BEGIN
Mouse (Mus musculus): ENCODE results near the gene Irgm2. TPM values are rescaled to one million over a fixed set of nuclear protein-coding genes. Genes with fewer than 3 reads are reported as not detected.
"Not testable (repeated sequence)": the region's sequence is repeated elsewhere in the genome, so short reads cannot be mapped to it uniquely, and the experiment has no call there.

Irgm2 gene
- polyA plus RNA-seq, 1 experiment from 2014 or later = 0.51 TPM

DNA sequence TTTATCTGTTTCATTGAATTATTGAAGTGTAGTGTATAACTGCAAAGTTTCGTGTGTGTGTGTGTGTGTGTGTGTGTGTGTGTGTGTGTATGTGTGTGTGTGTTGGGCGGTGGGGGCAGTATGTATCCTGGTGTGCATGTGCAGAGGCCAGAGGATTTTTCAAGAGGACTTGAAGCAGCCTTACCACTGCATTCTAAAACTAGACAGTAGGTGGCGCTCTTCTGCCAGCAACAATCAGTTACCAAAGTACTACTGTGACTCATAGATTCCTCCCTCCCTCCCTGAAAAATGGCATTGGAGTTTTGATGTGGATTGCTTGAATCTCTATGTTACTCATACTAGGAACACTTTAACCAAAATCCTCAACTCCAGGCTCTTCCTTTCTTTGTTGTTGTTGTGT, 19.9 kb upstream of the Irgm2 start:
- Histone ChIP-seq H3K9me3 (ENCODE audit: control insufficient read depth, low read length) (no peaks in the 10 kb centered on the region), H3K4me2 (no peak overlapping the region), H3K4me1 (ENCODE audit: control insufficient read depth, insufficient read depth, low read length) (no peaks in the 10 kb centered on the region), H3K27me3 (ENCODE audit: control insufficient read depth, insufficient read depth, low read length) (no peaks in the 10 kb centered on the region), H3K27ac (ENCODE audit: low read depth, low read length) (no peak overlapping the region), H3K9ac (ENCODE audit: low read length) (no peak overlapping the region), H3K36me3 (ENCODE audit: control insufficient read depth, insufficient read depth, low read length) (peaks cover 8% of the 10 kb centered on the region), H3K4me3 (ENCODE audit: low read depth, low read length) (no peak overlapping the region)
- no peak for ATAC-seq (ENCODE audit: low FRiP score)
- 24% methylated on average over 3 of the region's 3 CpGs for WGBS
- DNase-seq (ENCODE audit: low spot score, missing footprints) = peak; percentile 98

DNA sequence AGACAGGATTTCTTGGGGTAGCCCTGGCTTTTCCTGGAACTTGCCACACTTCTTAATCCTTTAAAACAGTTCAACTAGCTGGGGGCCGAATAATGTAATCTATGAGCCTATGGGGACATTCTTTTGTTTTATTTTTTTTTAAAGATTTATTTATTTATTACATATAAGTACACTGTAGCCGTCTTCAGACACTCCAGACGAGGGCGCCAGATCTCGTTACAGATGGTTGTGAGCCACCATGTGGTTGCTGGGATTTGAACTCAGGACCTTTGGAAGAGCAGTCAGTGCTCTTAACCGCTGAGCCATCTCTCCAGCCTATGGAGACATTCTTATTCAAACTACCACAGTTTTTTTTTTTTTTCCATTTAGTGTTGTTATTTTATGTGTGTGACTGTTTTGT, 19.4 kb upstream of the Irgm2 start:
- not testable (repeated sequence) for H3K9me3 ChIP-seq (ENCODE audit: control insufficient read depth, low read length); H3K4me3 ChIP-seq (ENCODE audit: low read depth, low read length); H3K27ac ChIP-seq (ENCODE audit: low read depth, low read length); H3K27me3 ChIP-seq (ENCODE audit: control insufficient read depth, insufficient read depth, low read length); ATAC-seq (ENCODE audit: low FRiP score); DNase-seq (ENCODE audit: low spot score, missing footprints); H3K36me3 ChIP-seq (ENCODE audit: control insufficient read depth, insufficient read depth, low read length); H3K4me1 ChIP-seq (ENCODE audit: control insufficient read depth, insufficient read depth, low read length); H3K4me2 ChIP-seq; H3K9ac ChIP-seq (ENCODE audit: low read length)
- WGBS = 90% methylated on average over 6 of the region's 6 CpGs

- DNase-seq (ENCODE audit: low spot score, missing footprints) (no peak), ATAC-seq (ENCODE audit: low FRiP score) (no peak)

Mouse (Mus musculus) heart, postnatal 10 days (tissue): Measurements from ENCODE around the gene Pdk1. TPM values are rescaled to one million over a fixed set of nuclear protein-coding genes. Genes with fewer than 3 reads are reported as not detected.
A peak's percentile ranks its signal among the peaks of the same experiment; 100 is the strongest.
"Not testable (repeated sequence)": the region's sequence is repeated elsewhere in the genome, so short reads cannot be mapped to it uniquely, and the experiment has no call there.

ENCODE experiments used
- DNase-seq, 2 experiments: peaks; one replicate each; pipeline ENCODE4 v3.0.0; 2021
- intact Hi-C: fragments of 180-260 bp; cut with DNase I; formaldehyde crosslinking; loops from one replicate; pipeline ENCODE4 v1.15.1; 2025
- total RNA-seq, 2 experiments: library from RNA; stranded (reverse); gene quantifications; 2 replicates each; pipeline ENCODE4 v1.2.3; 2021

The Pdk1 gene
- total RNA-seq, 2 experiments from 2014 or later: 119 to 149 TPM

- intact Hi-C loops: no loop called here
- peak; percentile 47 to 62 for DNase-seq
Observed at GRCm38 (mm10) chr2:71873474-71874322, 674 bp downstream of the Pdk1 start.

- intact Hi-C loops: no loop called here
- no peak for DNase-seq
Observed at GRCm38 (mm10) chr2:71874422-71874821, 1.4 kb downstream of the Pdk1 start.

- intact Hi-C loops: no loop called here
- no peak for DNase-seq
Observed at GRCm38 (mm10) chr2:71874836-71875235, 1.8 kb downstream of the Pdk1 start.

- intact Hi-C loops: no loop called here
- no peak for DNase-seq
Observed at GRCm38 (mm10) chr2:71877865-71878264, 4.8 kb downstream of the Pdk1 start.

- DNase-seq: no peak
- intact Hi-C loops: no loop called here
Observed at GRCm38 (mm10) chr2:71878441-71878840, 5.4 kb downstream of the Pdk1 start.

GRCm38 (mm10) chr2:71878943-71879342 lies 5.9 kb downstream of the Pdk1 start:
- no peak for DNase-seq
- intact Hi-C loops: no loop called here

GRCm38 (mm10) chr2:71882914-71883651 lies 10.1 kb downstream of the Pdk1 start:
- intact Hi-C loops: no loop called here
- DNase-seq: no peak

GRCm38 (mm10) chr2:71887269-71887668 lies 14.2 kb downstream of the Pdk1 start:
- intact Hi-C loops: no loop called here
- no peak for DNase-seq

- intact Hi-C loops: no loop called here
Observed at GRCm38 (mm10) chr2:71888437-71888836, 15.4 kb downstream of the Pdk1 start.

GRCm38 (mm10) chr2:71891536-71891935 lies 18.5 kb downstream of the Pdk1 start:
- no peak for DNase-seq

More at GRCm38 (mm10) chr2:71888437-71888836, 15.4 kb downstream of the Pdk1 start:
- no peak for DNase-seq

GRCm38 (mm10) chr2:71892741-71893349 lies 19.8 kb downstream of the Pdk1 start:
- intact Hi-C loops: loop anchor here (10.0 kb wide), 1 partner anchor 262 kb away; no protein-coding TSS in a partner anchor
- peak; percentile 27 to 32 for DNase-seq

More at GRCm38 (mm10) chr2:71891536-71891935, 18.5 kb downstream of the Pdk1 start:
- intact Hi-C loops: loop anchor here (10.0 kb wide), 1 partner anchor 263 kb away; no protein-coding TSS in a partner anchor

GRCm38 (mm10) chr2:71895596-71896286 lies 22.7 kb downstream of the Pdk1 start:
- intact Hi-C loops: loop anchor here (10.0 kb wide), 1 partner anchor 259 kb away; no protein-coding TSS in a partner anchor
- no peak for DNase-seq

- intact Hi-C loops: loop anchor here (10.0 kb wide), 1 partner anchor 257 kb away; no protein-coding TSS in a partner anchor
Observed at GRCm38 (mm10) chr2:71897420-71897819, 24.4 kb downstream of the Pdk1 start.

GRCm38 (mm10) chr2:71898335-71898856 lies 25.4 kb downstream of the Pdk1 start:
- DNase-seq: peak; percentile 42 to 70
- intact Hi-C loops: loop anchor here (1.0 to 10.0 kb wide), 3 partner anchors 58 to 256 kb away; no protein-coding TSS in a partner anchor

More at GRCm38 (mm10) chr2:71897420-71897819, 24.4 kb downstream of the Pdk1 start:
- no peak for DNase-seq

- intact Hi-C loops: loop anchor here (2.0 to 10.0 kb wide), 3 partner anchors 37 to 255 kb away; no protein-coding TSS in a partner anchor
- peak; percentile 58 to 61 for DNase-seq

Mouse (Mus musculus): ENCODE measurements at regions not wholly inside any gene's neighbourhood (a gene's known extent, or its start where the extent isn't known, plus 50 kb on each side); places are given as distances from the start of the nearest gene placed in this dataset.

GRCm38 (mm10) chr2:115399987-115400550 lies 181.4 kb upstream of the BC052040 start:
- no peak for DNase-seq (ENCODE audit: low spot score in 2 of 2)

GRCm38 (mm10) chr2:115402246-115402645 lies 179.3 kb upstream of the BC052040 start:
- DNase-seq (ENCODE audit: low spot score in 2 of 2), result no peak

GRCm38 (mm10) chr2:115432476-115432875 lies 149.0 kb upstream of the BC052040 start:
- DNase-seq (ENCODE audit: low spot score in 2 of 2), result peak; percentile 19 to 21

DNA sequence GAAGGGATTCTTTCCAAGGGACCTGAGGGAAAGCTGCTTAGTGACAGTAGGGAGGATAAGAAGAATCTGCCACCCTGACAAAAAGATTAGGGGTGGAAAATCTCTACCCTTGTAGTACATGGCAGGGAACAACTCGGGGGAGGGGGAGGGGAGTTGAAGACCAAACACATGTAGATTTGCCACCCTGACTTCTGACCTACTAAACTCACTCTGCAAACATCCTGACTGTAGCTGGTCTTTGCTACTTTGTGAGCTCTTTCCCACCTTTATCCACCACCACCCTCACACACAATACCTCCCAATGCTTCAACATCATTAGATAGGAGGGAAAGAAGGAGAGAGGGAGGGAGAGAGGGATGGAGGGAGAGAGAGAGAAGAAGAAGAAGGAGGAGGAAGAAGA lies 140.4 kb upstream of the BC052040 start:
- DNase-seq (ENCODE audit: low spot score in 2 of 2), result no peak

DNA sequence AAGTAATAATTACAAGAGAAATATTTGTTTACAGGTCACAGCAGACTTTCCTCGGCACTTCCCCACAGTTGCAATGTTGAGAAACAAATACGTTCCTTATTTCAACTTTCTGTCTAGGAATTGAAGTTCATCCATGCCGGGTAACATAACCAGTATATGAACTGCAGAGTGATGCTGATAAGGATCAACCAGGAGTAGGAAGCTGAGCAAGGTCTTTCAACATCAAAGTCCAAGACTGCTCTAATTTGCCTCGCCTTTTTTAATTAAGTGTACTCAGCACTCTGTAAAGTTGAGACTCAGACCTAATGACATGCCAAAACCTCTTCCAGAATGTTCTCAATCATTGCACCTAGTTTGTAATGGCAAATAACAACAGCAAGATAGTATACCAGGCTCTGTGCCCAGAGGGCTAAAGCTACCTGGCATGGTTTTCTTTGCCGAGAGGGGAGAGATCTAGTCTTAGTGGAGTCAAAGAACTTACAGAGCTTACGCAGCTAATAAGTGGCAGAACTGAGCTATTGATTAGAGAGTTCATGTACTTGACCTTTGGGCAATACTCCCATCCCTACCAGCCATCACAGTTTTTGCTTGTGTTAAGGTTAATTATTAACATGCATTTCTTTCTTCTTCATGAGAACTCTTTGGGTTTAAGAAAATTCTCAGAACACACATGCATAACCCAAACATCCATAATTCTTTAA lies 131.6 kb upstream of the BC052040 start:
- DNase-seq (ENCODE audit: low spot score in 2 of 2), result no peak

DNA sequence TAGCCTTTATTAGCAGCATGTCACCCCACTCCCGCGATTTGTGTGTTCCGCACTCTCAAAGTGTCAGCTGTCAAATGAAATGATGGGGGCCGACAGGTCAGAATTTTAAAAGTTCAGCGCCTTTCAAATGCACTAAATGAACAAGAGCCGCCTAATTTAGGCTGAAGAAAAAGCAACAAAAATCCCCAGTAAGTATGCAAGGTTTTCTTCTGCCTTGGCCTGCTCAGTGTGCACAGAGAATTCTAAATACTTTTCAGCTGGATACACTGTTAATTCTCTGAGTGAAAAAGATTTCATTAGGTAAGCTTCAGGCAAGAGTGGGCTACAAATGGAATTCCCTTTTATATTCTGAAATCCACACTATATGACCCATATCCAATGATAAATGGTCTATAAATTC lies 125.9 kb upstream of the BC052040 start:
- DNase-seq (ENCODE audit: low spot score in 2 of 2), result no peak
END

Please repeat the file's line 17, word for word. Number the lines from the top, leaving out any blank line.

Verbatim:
ENCODE experiments used